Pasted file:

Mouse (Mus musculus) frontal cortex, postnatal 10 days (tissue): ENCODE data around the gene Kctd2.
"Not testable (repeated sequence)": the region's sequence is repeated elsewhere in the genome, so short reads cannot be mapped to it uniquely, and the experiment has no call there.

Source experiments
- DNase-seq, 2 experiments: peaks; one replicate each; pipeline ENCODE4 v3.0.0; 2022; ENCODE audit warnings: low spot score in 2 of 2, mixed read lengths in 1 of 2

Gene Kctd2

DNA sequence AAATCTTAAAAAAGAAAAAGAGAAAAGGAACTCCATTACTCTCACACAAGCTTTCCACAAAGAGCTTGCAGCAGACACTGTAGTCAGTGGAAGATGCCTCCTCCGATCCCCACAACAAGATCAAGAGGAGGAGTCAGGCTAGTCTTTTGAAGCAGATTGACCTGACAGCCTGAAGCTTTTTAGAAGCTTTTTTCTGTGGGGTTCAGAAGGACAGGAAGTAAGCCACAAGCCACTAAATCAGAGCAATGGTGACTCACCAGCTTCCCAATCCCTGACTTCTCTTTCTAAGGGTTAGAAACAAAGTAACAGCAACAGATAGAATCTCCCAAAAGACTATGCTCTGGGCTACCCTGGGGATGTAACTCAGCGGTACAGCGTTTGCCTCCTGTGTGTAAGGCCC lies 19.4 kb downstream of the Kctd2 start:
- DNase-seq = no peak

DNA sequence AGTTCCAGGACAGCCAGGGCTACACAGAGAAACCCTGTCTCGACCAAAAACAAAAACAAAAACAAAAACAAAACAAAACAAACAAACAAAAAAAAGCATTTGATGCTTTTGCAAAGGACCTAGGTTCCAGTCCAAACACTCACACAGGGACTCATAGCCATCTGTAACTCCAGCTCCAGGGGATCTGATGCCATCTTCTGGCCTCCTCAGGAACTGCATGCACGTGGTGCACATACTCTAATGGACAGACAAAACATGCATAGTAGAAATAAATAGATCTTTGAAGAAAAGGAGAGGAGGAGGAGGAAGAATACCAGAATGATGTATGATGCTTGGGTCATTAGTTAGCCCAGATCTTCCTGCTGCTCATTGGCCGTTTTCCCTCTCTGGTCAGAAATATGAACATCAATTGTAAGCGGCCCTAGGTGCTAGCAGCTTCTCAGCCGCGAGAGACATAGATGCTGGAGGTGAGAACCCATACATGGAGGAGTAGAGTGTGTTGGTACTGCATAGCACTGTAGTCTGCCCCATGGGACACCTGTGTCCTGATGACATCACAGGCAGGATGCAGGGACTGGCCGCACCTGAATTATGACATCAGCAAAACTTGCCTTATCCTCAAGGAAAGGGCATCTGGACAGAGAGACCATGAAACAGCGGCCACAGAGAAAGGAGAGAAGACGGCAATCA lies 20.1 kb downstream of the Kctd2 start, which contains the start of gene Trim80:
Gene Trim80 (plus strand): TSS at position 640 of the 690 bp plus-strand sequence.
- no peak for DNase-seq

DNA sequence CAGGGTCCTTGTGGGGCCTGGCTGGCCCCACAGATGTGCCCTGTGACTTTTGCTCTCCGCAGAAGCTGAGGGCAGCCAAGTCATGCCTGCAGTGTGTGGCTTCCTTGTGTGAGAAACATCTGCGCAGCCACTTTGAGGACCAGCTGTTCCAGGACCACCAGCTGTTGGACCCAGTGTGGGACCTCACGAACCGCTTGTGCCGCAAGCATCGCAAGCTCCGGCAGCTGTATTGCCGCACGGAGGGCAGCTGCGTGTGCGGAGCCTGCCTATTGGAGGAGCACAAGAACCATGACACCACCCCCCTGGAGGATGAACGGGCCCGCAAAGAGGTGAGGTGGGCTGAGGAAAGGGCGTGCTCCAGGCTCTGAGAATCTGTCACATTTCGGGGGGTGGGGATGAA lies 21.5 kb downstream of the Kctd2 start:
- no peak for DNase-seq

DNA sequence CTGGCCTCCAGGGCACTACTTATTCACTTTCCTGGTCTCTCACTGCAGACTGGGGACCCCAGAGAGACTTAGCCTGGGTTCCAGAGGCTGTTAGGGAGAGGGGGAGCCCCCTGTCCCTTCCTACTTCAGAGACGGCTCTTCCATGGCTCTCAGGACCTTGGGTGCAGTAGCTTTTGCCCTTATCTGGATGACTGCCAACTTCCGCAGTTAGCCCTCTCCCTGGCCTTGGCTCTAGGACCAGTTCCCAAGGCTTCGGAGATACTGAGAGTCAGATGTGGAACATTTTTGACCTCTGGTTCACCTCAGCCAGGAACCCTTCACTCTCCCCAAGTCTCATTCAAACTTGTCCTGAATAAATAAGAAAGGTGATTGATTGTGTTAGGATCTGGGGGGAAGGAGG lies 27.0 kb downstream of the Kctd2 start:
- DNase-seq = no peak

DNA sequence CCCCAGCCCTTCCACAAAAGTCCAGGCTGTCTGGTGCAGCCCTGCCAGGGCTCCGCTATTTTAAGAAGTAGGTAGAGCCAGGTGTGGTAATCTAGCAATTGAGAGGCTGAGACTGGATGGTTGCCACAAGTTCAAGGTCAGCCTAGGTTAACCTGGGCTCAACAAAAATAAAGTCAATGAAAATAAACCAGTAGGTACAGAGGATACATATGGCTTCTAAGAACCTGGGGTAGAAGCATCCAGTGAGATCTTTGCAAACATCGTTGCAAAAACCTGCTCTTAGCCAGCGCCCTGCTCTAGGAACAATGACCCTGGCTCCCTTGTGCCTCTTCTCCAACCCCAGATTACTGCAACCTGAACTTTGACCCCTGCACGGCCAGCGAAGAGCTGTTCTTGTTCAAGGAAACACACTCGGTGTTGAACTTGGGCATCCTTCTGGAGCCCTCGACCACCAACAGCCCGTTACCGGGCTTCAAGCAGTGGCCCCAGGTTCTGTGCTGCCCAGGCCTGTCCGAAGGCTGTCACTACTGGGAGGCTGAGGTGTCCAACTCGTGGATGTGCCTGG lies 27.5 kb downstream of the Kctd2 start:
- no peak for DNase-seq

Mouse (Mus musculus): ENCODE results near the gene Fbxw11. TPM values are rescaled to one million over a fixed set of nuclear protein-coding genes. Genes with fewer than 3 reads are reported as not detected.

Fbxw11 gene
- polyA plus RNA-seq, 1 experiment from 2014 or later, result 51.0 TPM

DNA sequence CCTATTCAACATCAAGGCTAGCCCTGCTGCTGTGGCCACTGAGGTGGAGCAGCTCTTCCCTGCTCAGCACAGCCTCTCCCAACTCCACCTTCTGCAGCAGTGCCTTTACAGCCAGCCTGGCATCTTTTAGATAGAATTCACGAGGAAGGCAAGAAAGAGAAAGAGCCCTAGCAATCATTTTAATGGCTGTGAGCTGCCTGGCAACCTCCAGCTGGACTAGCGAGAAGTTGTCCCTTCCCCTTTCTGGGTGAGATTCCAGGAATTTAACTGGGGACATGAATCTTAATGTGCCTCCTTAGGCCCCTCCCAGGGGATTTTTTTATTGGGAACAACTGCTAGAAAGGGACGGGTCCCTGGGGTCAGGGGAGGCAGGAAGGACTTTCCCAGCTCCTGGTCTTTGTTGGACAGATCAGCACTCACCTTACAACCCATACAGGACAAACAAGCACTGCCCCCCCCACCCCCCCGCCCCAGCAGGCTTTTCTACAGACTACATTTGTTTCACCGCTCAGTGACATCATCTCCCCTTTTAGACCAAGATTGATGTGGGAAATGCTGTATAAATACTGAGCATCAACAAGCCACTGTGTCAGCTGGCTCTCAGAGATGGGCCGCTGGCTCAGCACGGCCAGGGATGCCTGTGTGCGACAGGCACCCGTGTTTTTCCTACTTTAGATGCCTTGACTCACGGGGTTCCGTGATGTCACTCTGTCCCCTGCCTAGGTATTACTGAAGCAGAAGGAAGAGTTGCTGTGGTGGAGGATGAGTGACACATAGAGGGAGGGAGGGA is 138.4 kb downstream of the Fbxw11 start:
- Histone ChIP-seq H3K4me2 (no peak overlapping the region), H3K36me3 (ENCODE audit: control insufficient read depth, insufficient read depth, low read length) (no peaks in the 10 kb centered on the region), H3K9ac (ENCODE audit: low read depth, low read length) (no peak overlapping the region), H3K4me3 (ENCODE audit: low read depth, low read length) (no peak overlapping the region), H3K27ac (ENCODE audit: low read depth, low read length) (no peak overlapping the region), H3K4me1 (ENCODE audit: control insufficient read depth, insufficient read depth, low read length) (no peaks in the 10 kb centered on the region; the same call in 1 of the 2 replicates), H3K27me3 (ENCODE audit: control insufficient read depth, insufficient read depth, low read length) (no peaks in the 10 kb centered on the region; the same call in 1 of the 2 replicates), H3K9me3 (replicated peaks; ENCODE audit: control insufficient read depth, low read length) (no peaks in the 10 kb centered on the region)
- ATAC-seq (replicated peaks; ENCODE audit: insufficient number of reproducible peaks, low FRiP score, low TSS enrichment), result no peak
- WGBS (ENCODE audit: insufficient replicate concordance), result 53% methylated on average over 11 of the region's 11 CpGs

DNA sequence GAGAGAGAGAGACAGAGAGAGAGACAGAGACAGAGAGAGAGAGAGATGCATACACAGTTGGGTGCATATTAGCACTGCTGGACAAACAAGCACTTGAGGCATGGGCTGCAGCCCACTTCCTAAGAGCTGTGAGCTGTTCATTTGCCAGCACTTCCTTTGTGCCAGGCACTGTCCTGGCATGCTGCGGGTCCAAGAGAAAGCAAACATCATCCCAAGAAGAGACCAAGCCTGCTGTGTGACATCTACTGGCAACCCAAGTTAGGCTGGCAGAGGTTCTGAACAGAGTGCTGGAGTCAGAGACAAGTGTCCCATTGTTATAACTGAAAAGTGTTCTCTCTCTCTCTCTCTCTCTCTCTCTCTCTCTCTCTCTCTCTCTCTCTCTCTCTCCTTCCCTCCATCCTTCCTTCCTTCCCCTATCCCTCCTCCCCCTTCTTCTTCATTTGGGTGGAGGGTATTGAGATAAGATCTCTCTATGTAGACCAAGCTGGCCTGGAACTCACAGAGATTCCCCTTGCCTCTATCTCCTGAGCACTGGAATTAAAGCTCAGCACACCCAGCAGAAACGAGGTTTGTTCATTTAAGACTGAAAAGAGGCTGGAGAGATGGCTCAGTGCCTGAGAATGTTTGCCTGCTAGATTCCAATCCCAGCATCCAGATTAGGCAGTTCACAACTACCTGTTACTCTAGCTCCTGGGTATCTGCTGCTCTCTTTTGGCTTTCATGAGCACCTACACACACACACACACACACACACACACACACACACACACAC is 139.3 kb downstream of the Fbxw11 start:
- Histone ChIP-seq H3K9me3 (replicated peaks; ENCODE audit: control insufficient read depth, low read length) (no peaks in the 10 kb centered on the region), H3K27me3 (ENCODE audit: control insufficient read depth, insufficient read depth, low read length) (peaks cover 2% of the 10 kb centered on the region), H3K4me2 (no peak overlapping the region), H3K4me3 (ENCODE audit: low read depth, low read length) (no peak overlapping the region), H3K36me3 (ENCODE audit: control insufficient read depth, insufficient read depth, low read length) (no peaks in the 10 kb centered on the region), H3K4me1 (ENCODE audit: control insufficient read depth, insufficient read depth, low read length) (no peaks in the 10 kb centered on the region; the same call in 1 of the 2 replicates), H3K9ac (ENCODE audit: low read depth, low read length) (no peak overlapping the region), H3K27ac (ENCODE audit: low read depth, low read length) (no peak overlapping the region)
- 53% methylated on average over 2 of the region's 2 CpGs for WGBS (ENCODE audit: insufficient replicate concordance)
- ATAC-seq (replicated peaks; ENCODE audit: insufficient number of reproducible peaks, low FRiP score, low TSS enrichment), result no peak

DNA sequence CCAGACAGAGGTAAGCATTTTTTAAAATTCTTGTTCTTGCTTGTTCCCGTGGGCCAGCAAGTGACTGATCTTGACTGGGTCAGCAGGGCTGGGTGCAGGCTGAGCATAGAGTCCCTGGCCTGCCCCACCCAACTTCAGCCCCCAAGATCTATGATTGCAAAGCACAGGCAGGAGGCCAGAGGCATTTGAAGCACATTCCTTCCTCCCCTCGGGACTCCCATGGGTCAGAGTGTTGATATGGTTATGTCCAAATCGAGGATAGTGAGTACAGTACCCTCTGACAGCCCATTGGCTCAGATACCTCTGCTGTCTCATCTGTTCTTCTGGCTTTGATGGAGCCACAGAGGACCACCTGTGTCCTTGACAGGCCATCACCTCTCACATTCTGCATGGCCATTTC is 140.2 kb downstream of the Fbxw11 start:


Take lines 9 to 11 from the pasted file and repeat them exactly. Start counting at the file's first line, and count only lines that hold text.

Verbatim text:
Gene Trim80 (plus strand): TSS at position 640 of the 690 bp plus-strand sequence.
- no peak for DNase-seq

DNA sequence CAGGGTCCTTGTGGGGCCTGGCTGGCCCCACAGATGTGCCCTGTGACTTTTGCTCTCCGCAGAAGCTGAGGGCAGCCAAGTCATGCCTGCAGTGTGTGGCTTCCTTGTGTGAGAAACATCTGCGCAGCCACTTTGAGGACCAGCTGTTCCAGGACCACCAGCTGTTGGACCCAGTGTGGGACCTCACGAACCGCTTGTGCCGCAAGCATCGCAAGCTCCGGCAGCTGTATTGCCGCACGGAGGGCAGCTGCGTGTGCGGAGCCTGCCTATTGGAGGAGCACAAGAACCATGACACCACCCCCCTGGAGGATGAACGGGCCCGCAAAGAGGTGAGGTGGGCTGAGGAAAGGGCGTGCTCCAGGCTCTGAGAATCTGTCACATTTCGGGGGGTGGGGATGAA lies 21.5 kb downstream of the Kctd2 start: